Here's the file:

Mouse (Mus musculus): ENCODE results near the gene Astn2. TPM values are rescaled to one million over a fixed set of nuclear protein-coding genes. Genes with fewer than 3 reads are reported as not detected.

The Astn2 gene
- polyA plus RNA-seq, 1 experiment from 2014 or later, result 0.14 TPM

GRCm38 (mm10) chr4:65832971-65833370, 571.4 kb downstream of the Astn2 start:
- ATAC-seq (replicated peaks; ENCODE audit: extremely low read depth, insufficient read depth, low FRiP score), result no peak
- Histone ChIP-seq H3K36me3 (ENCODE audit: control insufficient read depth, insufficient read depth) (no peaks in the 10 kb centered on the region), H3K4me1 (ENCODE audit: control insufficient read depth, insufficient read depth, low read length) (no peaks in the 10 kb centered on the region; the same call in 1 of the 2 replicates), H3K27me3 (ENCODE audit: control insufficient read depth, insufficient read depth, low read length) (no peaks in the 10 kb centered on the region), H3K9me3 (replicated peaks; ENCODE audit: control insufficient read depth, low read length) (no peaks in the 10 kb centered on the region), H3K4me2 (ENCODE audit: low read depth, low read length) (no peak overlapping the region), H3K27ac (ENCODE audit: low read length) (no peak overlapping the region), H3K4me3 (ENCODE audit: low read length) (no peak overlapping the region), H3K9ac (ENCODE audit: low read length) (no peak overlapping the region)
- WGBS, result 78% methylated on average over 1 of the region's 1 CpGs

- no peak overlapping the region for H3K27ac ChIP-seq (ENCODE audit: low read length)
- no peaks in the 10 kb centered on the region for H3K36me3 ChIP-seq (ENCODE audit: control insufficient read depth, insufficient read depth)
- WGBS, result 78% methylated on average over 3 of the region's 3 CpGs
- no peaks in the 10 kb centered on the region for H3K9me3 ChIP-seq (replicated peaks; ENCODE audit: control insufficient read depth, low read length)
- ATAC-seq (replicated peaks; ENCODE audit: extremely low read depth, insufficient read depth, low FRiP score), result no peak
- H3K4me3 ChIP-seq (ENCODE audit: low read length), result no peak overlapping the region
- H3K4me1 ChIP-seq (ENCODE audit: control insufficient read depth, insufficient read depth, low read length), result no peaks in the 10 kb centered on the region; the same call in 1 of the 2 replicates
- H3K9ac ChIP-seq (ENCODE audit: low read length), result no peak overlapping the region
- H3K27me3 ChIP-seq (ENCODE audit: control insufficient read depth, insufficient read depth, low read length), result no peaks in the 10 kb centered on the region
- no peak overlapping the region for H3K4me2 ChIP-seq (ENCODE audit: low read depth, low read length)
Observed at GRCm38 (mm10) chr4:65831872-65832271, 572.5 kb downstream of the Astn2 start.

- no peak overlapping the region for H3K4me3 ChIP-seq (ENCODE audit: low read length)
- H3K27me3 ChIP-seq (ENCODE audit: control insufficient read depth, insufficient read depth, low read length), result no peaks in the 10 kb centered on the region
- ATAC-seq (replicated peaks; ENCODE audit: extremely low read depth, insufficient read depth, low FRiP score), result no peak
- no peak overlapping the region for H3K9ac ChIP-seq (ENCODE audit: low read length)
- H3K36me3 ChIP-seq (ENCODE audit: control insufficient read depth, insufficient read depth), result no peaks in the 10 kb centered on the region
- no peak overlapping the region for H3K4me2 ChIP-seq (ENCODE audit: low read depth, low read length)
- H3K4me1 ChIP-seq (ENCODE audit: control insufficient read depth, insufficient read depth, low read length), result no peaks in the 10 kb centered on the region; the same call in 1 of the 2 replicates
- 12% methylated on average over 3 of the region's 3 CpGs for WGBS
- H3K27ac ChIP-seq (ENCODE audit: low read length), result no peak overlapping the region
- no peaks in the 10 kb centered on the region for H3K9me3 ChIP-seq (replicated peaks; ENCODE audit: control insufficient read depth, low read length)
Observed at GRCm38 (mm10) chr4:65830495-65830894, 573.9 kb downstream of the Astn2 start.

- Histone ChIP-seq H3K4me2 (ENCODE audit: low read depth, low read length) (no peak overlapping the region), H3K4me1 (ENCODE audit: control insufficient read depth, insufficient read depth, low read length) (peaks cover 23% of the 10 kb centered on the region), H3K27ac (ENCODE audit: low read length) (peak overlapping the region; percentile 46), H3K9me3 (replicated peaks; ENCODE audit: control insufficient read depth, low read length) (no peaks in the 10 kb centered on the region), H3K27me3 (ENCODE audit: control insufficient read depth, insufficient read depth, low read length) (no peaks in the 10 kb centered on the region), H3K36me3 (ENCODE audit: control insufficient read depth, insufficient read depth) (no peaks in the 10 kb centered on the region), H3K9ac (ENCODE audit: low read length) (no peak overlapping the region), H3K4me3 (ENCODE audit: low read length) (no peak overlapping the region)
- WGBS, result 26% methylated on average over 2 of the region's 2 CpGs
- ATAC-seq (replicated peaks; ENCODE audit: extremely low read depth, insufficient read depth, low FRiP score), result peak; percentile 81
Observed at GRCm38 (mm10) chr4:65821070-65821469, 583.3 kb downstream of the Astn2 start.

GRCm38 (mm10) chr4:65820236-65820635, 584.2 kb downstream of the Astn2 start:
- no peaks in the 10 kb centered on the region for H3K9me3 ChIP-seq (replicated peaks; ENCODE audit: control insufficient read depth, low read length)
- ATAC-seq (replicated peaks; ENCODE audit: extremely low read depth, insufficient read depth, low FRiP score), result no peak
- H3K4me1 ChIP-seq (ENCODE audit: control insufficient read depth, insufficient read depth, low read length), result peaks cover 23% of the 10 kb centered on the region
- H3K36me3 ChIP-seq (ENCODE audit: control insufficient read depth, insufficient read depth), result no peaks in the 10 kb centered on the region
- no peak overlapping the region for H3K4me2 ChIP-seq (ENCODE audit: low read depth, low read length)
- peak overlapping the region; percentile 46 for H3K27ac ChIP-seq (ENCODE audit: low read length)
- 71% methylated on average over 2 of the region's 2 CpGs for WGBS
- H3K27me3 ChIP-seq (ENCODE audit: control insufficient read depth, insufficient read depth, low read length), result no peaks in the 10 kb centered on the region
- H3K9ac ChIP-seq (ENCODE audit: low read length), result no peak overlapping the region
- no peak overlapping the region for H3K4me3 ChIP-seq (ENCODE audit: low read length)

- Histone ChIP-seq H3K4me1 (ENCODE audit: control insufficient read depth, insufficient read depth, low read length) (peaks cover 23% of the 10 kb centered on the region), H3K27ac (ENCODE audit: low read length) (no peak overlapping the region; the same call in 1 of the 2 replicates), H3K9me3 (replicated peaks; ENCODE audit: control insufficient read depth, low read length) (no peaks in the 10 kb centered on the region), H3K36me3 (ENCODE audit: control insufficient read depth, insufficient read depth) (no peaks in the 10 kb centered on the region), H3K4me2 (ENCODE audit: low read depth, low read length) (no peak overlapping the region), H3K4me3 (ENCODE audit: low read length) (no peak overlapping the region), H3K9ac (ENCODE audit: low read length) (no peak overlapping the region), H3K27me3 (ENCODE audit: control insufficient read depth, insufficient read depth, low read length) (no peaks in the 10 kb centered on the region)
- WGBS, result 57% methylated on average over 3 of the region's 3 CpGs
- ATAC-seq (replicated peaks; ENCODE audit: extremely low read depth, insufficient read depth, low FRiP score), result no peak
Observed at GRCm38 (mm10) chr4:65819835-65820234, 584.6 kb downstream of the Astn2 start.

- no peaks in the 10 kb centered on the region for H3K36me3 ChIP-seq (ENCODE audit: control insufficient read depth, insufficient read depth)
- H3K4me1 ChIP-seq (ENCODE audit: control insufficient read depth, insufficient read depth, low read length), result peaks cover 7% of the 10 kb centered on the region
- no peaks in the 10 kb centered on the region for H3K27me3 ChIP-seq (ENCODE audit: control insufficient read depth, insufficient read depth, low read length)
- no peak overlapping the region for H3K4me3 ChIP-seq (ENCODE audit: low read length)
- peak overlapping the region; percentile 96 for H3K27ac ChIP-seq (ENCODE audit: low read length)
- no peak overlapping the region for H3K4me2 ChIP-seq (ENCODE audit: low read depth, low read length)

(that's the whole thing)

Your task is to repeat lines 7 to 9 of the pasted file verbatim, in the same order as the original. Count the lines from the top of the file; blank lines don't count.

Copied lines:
- WGBS, result 78% methylated on average over 1 of the region's 1 CpGs

- no peak overlapping the region for H3K27ac ChIP-seq (ENCODE audit: low read length)
- no peaks in the 10 kb centered on the region for H3K36me3 ChIP-seq (ENCODE audit: control insufficient read depth, insufficient read depth)